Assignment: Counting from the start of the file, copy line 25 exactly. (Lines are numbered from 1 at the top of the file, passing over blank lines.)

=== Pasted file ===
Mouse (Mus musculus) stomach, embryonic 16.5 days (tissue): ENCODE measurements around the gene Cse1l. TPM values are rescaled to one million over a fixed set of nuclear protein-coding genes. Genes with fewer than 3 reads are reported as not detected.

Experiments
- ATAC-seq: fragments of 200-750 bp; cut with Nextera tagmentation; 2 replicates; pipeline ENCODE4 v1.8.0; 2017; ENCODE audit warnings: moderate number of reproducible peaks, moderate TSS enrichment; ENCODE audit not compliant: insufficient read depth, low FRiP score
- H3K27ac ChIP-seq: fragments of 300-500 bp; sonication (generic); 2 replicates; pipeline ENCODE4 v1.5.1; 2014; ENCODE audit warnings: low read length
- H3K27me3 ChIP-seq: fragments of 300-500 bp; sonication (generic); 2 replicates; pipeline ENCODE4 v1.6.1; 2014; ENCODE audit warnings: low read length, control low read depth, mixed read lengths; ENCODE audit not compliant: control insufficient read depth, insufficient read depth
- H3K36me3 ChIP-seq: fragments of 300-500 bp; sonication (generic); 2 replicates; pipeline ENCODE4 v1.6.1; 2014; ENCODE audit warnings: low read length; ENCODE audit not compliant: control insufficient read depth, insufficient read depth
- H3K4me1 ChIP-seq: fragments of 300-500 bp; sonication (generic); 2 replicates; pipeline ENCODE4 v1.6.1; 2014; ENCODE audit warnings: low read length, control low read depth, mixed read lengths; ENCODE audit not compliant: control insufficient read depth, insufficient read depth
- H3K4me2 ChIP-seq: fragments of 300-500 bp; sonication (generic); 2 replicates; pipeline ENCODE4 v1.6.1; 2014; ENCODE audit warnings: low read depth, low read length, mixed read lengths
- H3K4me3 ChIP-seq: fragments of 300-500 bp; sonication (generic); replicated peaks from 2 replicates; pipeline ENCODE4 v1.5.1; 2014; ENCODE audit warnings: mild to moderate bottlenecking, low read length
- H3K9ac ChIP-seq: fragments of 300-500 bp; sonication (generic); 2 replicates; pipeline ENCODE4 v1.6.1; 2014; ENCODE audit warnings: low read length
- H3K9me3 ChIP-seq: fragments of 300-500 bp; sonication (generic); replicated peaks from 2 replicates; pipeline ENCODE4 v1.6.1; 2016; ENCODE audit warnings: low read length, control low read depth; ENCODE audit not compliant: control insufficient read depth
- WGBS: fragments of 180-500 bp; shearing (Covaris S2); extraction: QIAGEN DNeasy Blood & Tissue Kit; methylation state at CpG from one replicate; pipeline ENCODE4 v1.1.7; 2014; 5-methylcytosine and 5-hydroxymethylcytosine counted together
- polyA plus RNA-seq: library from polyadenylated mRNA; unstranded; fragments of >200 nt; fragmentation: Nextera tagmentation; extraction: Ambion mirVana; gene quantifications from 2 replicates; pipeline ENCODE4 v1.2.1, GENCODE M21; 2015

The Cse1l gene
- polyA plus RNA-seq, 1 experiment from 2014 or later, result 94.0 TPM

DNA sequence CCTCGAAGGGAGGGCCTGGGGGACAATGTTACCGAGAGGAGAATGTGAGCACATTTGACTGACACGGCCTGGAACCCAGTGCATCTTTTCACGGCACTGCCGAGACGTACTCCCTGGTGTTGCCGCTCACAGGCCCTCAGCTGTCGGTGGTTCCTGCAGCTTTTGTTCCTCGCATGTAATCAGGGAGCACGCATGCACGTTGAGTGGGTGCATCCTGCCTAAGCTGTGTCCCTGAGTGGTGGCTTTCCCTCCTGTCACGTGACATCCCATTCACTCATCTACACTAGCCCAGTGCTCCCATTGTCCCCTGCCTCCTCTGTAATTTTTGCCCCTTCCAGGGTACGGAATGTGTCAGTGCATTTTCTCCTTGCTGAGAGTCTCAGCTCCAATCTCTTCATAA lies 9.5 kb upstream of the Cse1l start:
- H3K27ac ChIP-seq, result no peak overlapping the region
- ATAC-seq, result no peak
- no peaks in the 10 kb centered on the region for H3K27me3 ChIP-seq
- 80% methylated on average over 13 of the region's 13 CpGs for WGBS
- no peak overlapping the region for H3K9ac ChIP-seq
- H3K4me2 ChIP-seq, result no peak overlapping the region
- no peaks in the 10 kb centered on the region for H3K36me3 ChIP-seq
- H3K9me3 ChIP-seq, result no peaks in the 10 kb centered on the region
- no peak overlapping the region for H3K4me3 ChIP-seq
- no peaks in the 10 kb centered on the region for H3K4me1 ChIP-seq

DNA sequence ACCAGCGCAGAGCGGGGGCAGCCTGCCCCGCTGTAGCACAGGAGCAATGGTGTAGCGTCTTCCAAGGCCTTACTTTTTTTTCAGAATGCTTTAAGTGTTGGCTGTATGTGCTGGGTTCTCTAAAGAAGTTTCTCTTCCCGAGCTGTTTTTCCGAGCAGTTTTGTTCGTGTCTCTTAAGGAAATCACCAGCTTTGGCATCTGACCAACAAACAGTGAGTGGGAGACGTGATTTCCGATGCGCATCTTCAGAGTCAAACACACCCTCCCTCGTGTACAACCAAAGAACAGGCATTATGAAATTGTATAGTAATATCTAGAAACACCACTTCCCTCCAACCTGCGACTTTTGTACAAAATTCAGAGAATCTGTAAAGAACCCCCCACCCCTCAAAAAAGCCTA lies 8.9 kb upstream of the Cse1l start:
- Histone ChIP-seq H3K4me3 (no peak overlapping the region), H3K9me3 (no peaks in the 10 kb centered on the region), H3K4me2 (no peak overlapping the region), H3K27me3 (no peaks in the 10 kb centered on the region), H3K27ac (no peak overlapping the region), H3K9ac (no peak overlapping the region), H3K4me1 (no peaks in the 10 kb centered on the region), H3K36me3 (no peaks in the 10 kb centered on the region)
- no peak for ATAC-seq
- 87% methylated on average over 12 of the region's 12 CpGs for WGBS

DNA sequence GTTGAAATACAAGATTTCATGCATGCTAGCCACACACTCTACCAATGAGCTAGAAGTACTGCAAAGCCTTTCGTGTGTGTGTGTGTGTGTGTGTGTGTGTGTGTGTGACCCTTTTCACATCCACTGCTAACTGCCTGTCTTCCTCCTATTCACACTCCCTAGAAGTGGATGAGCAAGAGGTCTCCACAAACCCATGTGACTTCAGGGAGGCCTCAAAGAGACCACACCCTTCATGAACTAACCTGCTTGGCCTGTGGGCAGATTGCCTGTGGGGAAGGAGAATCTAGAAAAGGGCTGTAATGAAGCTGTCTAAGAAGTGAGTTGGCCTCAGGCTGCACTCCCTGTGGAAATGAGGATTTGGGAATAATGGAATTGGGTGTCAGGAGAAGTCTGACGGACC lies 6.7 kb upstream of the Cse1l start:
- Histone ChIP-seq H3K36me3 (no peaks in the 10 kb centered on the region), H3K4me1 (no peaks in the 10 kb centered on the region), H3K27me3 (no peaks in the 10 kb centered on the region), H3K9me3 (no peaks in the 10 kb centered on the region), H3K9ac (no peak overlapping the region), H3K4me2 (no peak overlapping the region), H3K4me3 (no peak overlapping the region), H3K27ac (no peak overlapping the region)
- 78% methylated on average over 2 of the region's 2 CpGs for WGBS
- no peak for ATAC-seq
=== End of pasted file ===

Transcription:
- no peak overlapping the region for H3K4me3 ChIP-seq